To Preserve, You Must Understand

This week’s readings solidified what I see as a collector in the present day (being any librarian or archivist). You will need to understand digital objects and have the confidence necessary to handle them.

Understanding the objects

The need to understand how a digital object functions in the information is imperative for the current and future relevance of the field. As modern information professionals, we all will work with digital objects: ranging from the catalog record, to more complex digital files such as images, articles, and books. The Owens chapter clearly illustrated the minute mechanics of a digital object. (It reminded me of how large internet companies track your internet browsing and searching. It also made me think that this practice may not be as scary as the news has made it out to be.) He also explained the importance of understanding these details and using them to become better digital curators and managers of digital content. Basically, if we know what makes up a digital object, and how we can optimally organize those objects, we can better preserve our collections and provide access to the general public.

When considering physical collections, space is such a clear consideration. Physical items take up physical space. Digital items take up space in a similar, more abstract way. They take up virtual space. We, as digital information professionals would need to work to ensure that our digital objects take up as little space as possible without losing some of the quality necessary to consider the object to be the same.

Practice of preparing, preserving, and using digital objects

In the Chan article, prestigious design museums have begun cataloging and digitally preserving symbols that have become popularized as a digital form (such as the “@” symbol) as claim-able objects. The authors explain the need for a thought process and concept where something like the “@” symbol can be digitally claimed and preserved: “The larger issue facing design museums is that more and more of the products “made” by design practitioners now lack any form at all.” In traditional media, design objects would be fully physical, or at least more easily claim-able by an institution. Now, however, design objects are created and continue to live in a virtual space. Design creators have become unwilling or unable to fully contribute to the longlasting preservation of their work.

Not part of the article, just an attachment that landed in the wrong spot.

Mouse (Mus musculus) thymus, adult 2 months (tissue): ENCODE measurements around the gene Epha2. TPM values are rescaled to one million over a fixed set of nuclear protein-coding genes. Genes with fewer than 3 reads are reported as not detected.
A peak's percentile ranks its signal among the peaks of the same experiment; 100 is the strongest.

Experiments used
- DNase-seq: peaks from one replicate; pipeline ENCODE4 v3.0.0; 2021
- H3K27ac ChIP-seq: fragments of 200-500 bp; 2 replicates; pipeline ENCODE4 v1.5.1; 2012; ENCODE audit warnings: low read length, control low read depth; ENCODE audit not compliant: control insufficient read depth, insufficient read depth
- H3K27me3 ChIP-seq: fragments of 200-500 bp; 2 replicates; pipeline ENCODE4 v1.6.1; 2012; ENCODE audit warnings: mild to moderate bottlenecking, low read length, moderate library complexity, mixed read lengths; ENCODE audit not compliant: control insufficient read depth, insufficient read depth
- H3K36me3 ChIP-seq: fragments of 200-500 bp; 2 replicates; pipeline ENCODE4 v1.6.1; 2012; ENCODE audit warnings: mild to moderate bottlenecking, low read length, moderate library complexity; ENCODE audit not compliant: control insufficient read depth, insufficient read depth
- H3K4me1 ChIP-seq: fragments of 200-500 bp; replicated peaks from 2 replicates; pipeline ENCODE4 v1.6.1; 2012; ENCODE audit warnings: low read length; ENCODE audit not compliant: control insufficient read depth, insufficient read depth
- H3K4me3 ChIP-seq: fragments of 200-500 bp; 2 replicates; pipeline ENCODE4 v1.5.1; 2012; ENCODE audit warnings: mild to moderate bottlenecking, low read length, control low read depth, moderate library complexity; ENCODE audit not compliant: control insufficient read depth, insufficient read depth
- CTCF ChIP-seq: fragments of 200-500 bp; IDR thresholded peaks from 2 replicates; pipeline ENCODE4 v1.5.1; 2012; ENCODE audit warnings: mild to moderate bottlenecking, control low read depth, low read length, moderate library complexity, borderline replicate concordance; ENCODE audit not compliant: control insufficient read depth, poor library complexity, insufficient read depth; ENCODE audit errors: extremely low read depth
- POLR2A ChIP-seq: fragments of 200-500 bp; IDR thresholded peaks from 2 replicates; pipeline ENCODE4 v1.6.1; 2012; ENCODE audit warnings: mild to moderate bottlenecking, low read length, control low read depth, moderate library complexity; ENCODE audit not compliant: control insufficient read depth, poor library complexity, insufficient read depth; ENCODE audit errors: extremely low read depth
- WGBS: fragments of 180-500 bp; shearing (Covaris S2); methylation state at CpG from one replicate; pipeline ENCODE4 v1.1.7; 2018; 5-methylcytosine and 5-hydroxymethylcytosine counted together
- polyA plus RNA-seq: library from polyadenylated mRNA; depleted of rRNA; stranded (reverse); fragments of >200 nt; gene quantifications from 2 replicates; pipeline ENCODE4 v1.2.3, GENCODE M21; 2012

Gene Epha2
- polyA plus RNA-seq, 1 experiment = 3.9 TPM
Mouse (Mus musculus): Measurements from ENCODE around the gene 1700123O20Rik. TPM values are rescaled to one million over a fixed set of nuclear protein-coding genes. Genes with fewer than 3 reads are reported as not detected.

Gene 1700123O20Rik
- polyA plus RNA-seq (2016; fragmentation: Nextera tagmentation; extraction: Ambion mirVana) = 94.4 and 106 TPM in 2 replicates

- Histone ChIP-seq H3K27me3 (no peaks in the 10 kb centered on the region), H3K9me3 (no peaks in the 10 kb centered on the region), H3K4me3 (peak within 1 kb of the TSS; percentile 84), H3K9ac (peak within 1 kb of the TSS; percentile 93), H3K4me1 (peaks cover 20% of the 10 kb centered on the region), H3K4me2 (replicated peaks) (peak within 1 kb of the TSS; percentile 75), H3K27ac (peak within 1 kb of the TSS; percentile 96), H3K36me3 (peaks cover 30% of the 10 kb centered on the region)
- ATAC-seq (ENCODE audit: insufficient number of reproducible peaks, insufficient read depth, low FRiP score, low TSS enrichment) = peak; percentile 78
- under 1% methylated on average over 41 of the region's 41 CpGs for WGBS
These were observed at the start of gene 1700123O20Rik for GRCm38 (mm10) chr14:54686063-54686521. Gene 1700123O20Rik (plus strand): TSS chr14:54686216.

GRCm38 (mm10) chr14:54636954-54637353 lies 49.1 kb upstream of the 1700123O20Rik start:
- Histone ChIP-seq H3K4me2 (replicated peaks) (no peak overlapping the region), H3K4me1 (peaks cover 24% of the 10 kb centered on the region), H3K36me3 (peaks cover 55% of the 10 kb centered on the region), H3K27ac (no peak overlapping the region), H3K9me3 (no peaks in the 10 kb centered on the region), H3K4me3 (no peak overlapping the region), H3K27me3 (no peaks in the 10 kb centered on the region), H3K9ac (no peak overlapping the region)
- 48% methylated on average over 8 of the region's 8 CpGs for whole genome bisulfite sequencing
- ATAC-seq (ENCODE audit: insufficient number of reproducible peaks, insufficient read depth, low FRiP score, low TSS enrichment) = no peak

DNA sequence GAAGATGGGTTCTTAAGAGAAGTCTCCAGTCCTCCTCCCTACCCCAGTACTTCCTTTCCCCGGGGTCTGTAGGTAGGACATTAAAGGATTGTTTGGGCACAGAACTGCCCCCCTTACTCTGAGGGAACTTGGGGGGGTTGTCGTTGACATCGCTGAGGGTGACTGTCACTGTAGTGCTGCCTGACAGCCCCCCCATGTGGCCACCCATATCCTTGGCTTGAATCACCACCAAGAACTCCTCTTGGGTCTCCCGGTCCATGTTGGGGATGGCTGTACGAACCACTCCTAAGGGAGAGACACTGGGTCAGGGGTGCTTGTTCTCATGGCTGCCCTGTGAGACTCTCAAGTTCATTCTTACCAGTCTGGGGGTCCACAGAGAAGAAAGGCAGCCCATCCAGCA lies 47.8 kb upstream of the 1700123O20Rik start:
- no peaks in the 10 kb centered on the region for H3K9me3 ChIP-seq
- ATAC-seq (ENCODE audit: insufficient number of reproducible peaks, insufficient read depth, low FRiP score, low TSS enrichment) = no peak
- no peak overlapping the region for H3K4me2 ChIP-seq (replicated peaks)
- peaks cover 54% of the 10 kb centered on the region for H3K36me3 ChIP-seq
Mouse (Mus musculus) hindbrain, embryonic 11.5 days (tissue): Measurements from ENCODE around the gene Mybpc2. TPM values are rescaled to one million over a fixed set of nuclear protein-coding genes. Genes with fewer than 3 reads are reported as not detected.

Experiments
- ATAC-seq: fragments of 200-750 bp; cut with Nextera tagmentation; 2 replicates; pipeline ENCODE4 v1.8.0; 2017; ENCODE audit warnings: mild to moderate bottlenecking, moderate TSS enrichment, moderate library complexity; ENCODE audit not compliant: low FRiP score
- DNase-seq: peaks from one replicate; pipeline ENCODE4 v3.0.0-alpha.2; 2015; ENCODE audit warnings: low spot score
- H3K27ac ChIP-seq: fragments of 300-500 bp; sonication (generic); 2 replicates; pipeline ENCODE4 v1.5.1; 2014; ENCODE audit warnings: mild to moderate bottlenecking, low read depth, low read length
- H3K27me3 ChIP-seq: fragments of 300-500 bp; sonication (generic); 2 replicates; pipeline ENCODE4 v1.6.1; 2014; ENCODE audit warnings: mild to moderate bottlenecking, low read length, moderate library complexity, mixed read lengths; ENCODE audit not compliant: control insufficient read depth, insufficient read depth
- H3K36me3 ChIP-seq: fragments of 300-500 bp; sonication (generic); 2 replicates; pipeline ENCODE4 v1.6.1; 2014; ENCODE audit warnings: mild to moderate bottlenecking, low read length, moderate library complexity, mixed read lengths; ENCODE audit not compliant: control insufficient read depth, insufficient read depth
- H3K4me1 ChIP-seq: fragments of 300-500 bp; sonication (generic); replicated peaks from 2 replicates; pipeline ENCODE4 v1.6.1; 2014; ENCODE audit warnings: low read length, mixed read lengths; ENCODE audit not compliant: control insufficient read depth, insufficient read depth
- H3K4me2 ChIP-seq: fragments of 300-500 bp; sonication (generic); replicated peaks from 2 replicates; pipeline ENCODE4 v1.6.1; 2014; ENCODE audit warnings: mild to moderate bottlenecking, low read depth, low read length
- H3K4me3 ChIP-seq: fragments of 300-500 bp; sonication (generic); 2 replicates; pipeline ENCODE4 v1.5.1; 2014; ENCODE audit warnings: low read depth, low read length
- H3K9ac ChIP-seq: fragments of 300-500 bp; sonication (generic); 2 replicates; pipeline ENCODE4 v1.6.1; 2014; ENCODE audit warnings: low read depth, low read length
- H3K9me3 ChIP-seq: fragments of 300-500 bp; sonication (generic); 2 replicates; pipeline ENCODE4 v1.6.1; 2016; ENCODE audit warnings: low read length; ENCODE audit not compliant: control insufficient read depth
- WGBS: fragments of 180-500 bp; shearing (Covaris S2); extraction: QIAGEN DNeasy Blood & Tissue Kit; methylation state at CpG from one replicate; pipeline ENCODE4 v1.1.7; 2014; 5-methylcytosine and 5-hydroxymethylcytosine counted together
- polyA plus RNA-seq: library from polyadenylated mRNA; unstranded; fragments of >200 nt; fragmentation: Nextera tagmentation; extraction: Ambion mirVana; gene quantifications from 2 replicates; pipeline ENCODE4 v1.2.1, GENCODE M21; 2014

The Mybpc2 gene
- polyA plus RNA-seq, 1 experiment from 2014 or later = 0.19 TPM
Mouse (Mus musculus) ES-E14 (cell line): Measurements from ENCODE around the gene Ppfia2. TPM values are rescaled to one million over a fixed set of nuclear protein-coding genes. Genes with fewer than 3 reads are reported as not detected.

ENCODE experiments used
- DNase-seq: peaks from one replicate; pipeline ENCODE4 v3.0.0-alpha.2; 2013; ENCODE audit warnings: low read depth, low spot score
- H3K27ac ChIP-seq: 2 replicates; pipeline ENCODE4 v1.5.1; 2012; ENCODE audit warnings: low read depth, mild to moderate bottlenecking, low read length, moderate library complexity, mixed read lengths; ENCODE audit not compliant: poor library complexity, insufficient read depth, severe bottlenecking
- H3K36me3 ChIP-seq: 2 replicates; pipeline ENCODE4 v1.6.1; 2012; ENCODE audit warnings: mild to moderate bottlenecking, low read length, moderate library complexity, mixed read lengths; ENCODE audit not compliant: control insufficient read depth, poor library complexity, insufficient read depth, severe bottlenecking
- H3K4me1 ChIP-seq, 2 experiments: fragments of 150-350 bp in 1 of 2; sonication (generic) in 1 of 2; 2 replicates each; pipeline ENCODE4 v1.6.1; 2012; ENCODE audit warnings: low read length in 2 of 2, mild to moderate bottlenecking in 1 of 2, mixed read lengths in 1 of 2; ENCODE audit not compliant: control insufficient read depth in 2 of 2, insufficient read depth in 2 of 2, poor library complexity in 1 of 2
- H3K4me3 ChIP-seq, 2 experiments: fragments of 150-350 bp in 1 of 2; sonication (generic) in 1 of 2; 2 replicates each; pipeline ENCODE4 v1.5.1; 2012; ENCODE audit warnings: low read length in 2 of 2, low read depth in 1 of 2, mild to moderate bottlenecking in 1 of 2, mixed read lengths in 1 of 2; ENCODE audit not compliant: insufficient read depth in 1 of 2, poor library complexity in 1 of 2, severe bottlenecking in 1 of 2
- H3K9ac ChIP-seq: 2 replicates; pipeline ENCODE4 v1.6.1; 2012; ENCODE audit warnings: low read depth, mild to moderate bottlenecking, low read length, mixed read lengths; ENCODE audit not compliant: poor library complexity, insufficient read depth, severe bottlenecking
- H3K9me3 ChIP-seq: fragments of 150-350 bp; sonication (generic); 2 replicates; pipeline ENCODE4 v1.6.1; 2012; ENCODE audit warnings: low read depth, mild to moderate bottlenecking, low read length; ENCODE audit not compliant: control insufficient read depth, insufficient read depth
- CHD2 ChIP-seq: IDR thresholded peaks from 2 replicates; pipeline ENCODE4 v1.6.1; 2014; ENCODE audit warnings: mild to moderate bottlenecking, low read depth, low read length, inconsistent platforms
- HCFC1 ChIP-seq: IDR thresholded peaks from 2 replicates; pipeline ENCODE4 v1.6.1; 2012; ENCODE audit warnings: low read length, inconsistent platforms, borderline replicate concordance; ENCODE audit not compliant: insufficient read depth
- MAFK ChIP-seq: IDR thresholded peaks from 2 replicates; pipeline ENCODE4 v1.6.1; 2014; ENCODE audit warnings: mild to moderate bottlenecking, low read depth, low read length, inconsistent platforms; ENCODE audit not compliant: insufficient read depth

Alternately, this can also come in handy when digital forensics are needed. Kirschenbaum and team explain this process and the necessity for awareness of how digital objects could be used for forensics and larger problem solving. In the information professionals’ world, this is often accessing records on outdated and no-longer-used systems. They lay out three reasonable options for ensuring continued access to materials: migrate the files and save both the original and the manipulated files, retain or obtain the original systems required for the media, and create or use an emulation to show the material on modern systems as if it were on the original system.

Questions for the class

How do you think having an understanding of digital objects will help you when you go to consult with your small institution?

How might we (future information professionals) go about preserving these kinds of digital objects now that we understand their makeup and how they can be saved?

Introduction

Hi! I’m Leigh Plummer, a second semester MLIS student focusing on academic libraries and digital curation. I currently work in the Preservation department at UMD and as a graduate student assistant with the Humanities and Social Science Librarians. This past summer, I interned at the National Oceanic and Atmospheric Administration working to inventory their 16mm film collection for eventual, potential digitization. All of these experiences have helped develop my interest in digital preservation. About 50% of my Preservation job is spent preparing collections for digitization. I work with digital collections as a graduate student assistant. I have been curious about how decisions about what and when collections are digitized or made available to the general public are decided.

The initial readings were not what I expected for this course. I was surprised to see someone from Google saying that there would come a period where everything digitally saved will be lost. This surprised me because when I think of Google and digital preservation, I think more of Google Drive, and specifically Google Photos. Yet here we see a representative of a commercial company essentially telling people to no longer rely on the company. Compare that to the two “Issues and Advocacy” posts, where archivists were pointing out that this has been a known problem for years. More, there are skilled and knowledgeable professionals working to combat and mitigate this problem. I found Tansey’s claim that digital preservation tools are employed to help the powerful and are therefore counter to the cause of social justice to be misguided. Items chosen for digital preservation are chosen by people with biases, but that does not mean that these decisions are made to support a denigration of minorities. Rather, I think that digital preservation projects can highlight both the forgotten voices and the voices of various resistances.